Indeed, several evidences suggest that SFPQ plays additional roles beyond the control of SRSF2-mediated regulation of caspase-9 splicing. For instance, our data on the evaluation of PT-induced DNA damage (evaluated as γ-H2AX expression) suggested that SFPQ also participated to the control of DNA damage and repair. Further, we observed that caspase-9 inhibition reduced but did not completely reverted the PT-induced cell death observed in SFPQ-silenced cells (Fig. 3h, i), implying that other SFPQ-regulated mechanisms likely contributed to the response to PT in EOC cells. Accordingly, we observed an increased and anticipated expression of γ-H2AX in PT-treated cells that, conversely, was not changed in cells silenced for SRSF2 (Supplementary Fig. 9), suggesting that while SFPQ participated to the PT-induced DNA damage response, probably SRSF2 did not. This possibility is also supported by other data showing how the SFPQ/p54nrb complex regulates the DNA damage response in vitro and in vivo in other models [7, 34, 35].

In our screening, we used shRNA libraries targeting genes involved in the apoptosis/DNA damage and TP53 pathways and our experimental condition preferentially selected genes able to protect rather than sensitize to PT-induced death. It is therefore possible that we have missed the possibility to identify other targets or pathways that could be relevant for the regulation of PT response in EOC, or that some of the targets that have been identified could represent the consequence rather than the cause of EOC PT resistance. Also, it would be interesting to verify if the specific overexpression of caspase-9 antiapoptotic form could rescue the higher apoptosis induced by SFPQ/p54nrb silencing. Despite these limitations, our work has unveiled a critical role for the SFPQ/p54nrb complex in the response to PT in EOC cells. Our findings open the way for many new interesting investigations into the predictive and therapeutic implications of the alternative splicing in the processes of PT resistance and DNA damage response in ovarian cancer. Targeting the alternative splicing pathway is increasingly becoming a feasible opportunity to treat human diseases, including cancer [36,37,38]. Due to its crucial role in cell survival, the direct targeting of SFPQ seems not a pursuable strategy in patients. However, our data support the possibility that targeting p54nrb could represent an alternative and more specific way to improve PT activity, especially in PT-Resistant EOC patients, for whom new therapeutic options are urgently needed.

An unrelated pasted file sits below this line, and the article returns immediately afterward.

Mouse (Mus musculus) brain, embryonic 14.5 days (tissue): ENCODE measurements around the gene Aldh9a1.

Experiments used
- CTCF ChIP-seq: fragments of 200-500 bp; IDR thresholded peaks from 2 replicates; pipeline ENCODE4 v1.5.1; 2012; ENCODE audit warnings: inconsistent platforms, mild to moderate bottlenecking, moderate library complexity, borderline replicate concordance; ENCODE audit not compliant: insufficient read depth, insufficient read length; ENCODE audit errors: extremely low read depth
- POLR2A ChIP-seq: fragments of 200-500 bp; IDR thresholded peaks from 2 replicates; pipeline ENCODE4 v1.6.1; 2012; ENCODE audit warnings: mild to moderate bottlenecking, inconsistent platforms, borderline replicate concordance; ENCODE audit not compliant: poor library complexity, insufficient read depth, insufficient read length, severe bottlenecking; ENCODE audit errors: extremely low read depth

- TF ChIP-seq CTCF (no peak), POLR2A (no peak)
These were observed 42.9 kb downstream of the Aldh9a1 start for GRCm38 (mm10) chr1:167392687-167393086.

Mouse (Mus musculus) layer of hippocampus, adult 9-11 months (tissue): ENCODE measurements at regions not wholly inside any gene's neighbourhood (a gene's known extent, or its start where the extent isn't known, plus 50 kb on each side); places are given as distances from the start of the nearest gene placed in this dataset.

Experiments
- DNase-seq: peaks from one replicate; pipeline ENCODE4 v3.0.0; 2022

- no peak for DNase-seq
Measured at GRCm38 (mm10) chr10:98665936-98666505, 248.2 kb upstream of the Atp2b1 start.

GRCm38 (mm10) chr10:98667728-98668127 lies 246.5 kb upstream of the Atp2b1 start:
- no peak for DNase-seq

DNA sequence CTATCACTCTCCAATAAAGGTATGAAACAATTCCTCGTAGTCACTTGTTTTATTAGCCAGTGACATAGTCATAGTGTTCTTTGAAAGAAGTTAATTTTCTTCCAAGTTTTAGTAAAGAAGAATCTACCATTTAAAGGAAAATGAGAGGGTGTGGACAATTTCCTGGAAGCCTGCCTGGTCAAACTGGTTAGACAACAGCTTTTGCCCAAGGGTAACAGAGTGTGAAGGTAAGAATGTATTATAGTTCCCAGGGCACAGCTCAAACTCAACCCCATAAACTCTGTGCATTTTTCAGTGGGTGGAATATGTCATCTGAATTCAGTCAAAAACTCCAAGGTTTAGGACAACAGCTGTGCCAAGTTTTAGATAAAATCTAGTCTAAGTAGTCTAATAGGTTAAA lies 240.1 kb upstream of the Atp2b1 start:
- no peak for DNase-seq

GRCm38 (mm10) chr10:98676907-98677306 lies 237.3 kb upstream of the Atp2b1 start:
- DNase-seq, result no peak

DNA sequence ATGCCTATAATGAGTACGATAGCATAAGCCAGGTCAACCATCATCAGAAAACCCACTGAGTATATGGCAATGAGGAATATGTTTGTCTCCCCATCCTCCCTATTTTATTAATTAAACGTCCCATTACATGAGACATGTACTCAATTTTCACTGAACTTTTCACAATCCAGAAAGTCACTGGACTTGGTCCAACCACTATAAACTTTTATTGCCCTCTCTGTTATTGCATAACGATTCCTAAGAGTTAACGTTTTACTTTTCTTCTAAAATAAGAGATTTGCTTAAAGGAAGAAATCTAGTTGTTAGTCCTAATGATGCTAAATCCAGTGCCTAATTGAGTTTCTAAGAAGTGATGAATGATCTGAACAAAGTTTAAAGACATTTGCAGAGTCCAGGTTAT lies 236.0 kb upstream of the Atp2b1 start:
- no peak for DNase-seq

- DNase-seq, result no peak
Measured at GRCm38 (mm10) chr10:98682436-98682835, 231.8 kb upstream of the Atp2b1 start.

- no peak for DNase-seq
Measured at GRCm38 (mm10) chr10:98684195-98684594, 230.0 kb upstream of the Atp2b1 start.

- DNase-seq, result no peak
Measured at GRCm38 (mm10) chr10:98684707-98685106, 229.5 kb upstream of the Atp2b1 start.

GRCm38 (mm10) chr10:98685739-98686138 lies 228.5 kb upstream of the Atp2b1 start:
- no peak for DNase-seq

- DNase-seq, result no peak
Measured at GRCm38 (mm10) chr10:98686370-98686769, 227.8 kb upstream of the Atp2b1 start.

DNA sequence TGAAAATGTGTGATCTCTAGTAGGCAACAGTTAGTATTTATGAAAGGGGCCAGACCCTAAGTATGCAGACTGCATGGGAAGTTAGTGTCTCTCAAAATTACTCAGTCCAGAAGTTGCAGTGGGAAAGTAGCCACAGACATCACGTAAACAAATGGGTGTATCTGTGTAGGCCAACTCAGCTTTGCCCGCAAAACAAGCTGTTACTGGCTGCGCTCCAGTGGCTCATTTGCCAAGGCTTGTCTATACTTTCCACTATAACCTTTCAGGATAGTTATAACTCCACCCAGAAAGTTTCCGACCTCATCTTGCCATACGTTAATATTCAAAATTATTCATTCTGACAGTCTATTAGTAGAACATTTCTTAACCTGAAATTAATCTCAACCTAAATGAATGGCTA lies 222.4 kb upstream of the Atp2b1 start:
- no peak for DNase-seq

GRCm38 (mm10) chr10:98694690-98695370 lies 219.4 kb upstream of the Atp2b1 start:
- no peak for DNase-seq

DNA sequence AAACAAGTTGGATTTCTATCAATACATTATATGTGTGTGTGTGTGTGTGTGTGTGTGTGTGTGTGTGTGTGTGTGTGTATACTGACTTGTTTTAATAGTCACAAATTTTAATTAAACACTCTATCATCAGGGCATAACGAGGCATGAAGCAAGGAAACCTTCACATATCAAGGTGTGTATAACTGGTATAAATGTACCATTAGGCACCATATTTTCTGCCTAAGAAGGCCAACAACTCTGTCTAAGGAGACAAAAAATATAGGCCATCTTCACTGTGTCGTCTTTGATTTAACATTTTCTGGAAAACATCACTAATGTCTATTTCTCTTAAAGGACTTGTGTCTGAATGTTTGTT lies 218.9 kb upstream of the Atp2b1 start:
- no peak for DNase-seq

Materials and methods

Primary EOC collection

Human EOC samples were collected by CRO institutional Biobank, immediately frozen and stored in liquid nitrogen until needed. Informed consent was obtained from all patients. The CRO Internal Review Board approved this study with the number CRO-IRB #05-2014.

Loss-of-function screening

Loss-of-function screening was performed as described [17]. Briefly, the shRNAs library obtained by Sigma-Aldrich was used to perform the loss-of-function screening. On day one MDAH-2774 and SKOV3 cells were seeded in 96-well plates and the day after transduced with the specific shRNA or the control sh-ctrl. Seventy-two hours posttransduction cells were treated with CBDCA 140 µg/ml for 16 h. Cell viability was evaluated 24 h after the end of treatment using CellTiter 96 AQueous cell proliferation assay (MTS) kit (Promega).

RNA immunoprecipitation (RIP)

EOC cells (~1 × 107 for each condition), transfected with the indicated constructs, were lysed in complete RIP lysis buffer (nuclear isolation buffer, added with protease inhibitors cocktail (Roche) and RNAse (Promega)). After nuclear isolation and lysis of nuclear pellets, chromatin was sheared mechanically using sonication. The indicated (GFP/MYC/Flag or control IgG) antibodies were added to nuclear supernatant and incubated O/N at 4 °C. Protein A/G beads were added and incubated for 1 h 30 min at 4 °C. The immunoprecipitated samples were then centrifuged and washed with ice-cold RIP wash buffer, and the co-precipitated RNA was isolated by resuspending beads in TriZol (Invitrogen).

Gene expression profiling